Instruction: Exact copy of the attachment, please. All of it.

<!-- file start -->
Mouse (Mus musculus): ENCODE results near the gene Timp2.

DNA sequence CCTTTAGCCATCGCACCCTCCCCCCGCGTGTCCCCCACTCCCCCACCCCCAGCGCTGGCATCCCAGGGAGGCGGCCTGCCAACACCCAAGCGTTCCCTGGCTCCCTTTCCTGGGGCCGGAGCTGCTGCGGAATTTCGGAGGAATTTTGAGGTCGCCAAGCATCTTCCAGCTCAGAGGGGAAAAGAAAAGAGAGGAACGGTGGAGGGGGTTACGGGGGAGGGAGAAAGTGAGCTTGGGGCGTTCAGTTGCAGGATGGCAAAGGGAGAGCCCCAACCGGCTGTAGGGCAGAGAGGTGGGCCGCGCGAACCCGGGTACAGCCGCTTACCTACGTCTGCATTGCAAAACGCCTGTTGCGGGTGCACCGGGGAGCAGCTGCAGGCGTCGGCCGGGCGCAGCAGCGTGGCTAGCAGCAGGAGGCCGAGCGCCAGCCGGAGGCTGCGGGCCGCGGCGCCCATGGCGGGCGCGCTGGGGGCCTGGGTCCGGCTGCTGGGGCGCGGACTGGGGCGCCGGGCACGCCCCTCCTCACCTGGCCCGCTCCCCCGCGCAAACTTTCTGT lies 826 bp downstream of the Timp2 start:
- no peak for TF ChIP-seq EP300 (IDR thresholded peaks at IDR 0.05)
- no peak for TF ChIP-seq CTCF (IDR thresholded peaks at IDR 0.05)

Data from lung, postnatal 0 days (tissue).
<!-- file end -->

Mouse (Mus musculus): ENCODE results near the gene Timp2.

DNA sequence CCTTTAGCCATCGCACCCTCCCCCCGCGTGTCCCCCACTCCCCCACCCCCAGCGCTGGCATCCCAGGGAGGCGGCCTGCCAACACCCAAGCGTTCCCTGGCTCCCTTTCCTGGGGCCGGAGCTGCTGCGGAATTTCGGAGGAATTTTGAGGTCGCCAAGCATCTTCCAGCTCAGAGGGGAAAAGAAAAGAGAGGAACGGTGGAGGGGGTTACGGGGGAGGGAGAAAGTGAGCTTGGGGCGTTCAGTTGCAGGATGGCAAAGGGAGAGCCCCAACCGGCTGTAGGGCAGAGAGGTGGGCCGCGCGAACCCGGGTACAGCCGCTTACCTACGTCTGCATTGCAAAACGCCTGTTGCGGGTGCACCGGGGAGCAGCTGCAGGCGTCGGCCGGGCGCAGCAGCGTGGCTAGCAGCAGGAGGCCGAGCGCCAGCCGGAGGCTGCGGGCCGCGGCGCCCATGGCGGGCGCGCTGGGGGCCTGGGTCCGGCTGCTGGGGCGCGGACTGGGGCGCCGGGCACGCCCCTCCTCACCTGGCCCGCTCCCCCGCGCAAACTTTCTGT lies 826 bp downstream of the Timp2 start:
- no peak for TF ChIP-seq EP300 (IDR thresholded peaks at IDR 0.05)
- no peak for TF ChIP-seq CTCF (IDR thresholded peaks at IDR 0.05)

Data from lung, postnatal 0 days (tissue).